What happened this weekend to crypto markets?
Crypto markets have plunged, and the reciprocal damage is starting to surface. Decentralised Finance (DeFi) lending platform Celsius are the latest to be caught with their pants down, sinking the total crypto market value below $1 trillion for the first time since early 2021.
DeFi investors are the biggest losers from this latest wave of selling, with DeFi market value down over 75%. Even large exchanges like Coinbase, BlockFi and Crypto.com are being forced to jettison staff amongst the crashing waves.
So what happened?
Celsius increasingly were sailing too close to the wind. They borrowed too much and juggled client money across risky DeFi protocols and aggregators to meet its promises of high returns. When the crypto tide turned this caused investors to search for dry land, Celsius could not pay back the money owed, and they opted to send a smoke signal out that they were lost at sea.
In the midst of a crisis, this type of signal causes panic, and others quickly chose to abandon ship. It was the DeFi equivalent of a bank run. If the collapse of LUNA was crypto’s Bear Stearns moment, Celsius Network may well be its Lehman Brothers moment.
Ironically, crypto markets were lauded as being the antidote to the ills of traditional finance that caused the Great Recession. Given the hubris and hype that has swelled about DeFi and crypto, it is tempting to now view operators in these markets as charlatans, modern day pirates stealing your savings for their own personal gain.
But is this fair?
The OECD observed that DeFi is an effort to “replicate certain functions of the traditional financial system in an open, decentralised, permissionless and autonomous way … [with] efficiencies driven by automation and disintermediation.”
Amongst the benefits of DeFi, the OECD stresses the potential for greater financial inclusion, for example DeFi could replace onerous transaction banking services and overhaul the inflexibility of present processes, allowing borrowers to tap increased liquidity and alternative lenders.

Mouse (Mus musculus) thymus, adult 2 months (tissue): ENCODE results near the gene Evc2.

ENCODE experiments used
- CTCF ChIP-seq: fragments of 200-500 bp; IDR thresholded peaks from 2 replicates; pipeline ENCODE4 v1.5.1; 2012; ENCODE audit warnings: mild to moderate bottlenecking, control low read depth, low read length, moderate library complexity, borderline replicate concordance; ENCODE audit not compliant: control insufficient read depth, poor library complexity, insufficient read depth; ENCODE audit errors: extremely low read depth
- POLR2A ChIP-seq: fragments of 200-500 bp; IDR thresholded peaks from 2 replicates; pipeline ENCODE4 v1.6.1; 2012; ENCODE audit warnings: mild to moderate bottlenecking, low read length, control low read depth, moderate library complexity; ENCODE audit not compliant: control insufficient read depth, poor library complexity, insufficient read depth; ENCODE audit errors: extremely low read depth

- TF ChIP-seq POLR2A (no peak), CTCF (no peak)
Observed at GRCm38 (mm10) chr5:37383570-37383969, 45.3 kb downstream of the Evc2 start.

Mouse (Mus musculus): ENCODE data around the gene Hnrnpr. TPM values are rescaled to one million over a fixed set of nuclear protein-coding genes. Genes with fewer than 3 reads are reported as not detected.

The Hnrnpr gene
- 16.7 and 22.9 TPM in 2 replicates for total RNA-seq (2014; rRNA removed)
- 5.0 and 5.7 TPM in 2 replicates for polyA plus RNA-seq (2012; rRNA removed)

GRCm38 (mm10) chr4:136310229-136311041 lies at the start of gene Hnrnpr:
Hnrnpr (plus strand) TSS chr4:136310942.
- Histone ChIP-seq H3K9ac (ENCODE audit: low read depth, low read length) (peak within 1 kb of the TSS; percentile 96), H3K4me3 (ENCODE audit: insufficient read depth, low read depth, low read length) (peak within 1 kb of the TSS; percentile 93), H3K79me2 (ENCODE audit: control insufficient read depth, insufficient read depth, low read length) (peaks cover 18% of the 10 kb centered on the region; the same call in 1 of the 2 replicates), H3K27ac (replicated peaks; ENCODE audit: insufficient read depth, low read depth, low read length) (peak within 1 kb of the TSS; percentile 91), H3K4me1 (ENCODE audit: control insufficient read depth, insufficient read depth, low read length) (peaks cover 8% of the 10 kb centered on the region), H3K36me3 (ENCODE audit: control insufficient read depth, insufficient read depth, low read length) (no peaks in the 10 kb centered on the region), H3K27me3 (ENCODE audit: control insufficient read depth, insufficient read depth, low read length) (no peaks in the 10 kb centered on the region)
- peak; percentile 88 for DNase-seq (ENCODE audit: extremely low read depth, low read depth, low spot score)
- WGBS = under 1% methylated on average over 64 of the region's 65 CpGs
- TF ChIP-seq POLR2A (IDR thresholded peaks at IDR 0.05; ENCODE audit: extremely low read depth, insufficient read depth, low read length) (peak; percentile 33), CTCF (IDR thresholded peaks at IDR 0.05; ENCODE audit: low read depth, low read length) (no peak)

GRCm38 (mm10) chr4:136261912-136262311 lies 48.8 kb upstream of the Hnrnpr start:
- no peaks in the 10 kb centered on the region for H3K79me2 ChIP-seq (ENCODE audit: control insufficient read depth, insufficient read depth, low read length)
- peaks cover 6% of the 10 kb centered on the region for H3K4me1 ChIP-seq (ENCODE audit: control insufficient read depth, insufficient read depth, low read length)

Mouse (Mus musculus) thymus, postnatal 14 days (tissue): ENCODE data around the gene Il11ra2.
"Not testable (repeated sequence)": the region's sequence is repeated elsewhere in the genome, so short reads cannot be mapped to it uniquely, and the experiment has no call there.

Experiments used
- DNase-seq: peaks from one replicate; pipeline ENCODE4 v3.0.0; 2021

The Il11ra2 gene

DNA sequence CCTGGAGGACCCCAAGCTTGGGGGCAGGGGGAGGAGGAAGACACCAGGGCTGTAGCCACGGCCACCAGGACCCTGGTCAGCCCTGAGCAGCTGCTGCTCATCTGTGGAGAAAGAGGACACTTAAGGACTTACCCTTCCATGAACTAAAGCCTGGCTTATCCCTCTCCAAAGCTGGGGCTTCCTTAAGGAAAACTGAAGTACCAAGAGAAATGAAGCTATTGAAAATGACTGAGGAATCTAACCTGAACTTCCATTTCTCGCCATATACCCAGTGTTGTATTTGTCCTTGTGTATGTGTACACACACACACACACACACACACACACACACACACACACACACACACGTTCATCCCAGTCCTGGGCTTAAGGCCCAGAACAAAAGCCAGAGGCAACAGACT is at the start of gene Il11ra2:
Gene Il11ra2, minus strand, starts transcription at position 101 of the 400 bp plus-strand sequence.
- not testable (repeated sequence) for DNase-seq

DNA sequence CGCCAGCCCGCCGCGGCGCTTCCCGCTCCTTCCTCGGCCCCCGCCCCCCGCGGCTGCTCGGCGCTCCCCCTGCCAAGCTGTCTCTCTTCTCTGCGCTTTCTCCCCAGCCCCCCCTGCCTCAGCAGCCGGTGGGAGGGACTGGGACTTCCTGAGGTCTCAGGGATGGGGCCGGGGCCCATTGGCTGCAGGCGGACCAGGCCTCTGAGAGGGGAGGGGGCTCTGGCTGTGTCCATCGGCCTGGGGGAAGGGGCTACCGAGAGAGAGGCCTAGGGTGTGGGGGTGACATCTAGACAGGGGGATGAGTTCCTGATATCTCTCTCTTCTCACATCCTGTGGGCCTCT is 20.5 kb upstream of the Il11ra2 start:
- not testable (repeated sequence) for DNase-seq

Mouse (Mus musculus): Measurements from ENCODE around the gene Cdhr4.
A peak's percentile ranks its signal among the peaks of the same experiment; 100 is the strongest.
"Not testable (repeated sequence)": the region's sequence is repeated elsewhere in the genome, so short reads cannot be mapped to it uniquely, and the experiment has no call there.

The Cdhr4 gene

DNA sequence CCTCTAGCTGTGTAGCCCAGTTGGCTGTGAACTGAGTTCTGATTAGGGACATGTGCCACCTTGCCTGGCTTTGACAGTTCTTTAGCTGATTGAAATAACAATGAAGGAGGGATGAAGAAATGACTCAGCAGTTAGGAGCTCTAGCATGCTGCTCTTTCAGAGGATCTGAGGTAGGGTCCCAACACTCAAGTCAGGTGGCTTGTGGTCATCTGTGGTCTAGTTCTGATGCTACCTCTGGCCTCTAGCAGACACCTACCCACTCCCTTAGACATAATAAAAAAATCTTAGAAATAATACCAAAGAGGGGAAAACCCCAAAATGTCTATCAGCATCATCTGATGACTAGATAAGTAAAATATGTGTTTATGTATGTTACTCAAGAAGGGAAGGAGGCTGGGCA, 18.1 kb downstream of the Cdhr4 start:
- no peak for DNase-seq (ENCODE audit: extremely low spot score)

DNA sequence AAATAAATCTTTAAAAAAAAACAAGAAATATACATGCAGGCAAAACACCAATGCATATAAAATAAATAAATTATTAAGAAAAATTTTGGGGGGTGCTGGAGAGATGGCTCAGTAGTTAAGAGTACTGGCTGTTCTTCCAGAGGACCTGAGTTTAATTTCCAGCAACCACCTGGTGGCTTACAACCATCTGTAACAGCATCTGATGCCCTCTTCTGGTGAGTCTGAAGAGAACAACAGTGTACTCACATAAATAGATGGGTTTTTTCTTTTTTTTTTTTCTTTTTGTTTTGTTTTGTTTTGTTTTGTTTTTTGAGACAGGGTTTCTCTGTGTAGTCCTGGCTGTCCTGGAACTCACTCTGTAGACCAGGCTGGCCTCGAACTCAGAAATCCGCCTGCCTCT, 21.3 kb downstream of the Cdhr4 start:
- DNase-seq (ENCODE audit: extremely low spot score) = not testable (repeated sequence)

Longer-term, the distributed nature of DeFi could actually reduce systemic risk by removing single points of failure.
But mistakes are often repeated, and the only way to prevent them is effective regulation. The financial market crash of 2007 tells us that even experienced (and well paid) professionals are prone to human error when not effectively regulated. Since that revelation, policy makers have fixed the leaks and made the financial system more unsinkable.
But the repercussions of those historic mistakes are severe.. As a consequence of the easy money policies initiated in response to the financial crisis, we are suffering a cost of living crisis; growth is negative and inflation is rampant.
As Whitney Baker recently observed in the FT, “our great leaders seized the excuse to take printing-and-spending to an unsustainable extreme. So what’s now happening is the inevitable cyclical baton-pass, secular regime change and a monetary contraction of untested size (always bad) — all from bubble levels.”
Indeed, the need to regulation and oversight was stressed by the OECD “The provision of financial services by DeFi applications in ways that do not comply with financial regulations expose retail and institutional participants to risks”
When viewed in the context of history, Celsius feels less like the sinking of the Titanic and more like a dingy overturning in the waves. Perhaps we should be realistic about the risks in developing domains like crypto and DeFi, and be more willing to take a long-term view. Effective regulation is key, and the time to act is now.
Mistakes will happen, and at least crypto innovators are trying to build something useful. DeFi ultimately promises to finance the future of the internet, one that increases value creation for the benefit of all.